Today’s News: TTrain Shipment Nuclear Waste in Idahohe nuclear Navy will build a new, $1.65 billion spent fuel storage facility in Idaho by 2024.

Since 1957, the waste from ALL of our nation’s nuclear-powered vessels has come to Idaho.

These shipments are allowed under the 1995 Settlement Agreement. Until the early 1990s, the nuclear Navy’s spent fuel was reprocessed, which turned it into an intensely radioactive liquid. But there are still about 32 tons of Navy spent fuel at the Idaho National Laboratory’s Naval Reactors Facility (NRF). The new facility will replace the NRF’s 1958-vintage storage pool, which has grown increasingly unsafe because of deferred maintenance. The new facility will handle and store nuclear Navy spent fuel until at least 2060.

About 20 tons of nuclear waste have come in since the Agreement was signed. The State of Idaho cannot stop these shipments as it can those from the Department of Energy. So even now, when the DOE’s shipments are suspended because of problems in the cleanup program, the nuclear Navy’s shipments continue.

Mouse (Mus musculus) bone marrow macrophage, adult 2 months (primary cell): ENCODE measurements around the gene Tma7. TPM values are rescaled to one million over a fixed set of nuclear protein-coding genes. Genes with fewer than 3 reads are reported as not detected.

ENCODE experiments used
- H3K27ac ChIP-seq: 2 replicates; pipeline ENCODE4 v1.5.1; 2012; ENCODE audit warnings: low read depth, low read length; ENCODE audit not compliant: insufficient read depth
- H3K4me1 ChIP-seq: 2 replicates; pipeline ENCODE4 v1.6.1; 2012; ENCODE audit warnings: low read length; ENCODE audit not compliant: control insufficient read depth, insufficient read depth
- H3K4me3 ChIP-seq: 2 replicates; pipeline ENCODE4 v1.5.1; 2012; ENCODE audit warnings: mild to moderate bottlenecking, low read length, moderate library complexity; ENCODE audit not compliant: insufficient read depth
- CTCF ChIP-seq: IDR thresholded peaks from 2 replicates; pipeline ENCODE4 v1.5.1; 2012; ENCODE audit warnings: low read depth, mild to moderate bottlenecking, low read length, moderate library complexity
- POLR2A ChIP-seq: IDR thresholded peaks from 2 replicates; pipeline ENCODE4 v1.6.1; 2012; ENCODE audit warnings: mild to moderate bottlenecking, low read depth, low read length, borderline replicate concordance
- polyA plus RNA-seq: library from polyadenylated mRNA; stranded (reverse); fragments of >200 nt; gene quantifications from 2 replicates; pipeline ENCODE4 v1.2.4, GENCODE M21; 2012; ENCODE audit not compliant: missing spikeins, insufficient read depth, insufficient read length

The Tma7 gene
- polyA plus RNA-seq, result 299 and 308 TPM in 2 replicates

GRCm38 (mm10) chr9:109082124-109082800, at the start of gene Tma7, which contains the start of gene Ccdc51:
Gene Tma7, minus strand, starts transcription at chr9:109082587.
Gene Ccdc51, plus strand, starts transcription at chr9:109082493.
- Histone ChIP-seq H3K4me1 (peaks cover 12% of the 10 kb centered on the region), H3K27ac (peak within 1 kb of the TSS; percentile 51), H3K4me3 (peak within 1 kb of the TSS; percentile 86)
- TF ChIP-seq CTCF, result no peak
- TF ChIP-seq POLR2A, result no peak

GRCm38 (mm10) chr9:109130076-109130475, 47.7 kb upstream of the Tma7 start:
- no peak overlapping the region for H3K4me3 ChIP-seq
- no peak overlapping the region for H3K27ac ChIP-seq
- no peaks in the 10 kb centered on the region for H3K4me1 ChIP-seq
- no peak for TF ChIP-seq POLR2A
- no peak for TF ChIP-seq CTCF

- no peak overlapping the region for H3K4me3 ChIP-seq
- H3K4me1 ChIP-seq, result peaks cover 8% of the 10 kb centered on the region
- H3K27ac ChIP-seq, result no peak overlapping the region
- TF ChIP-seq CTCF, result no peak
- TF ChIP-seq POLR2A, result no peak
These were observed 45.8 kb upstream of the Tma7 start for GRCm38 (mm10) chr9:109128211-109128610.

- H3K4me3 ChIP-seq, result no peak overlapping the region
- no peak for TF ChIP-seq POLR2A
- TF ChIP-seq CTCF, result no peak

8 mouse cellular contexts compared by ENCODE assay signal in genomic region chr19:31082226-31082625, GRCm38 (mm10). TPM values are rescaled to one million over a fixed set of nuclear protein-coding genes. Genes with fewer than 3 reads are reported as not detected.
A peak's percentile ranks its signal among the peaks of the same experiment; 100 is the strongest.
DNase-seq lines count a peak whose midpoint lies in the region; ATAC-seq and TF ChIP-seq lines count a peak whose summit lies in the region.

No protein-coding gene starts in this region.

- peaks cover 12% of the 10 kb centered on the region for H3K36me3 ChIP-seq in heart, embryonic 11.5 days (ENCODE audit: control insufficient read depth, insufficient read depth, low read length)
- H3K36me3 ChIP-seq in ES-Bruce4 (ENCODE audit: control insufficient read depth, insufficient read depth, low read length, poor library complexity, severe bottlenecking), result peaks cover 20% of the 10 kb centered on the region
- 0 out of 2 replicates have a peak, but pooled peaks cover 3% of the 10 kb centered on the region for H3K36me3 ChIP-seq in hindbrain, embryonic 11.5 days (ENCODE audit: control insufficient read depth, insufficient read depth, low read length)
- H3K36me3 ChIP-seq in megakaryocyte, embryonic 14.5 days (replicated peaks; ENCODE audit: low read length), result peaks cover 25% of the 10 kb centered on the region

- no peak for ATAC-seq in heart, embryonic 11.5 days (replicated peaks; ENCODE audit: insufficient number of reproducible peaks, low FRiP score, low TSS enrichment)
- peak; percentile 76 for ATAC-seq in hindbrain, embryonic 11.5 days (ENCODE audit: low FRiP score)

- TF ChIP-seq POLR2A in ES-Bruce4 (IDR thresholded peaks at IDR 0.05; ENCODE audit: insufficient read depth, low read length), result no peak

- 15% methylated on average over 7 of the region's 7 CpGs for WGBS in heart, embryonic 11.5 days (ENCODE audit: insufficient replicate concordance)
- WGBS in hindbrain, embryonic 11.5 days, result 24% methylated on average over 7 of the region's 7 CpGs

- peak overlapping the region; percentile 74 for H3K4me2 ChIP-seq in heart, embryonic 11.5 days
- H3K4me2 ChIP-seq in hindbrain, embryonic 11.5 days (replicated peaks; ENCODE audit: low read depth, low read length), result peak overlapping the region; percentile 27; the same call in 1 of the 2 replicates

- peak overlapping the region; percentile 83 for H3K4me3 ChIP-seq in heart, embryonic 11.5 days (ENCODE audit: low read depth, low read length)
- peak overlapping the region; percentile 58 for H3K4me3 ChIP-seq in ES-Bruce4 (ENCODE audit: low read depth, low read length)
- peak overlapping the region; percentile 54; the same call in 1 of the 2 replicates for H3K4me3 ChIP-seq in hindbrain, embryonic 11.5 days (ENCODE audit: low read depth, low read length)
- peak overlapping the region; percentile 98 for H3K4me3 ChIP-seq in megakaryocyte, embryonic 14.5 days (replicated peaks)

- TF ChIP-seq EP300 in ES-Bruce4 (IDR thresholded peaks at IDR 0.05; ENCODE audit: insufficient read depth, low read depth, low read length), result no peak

The only Addendum to the 1995 Agreement was negotiated in 2008 and requires that the nuclear Navy remove most of its spent fuel from Idaho by 2035. After that, it can bring in more spent fuel as long as its stockpile here is never more than nine metric tons.

Bottom Line: The nuclear Navy’s activities are generally shrouded in secrecy, and we must be vigilant to protect the public. A weakness of the 1995 Settlement Agreement was that it did not block Navy waste. However, over the years, we have come to appreciate the Agreement’s other strengths – bolstering the INL cleanup program, and banning new commercial spent fuel. It may not be permanent, but INL might be a storage site for nuclear Navy waste for more than a century.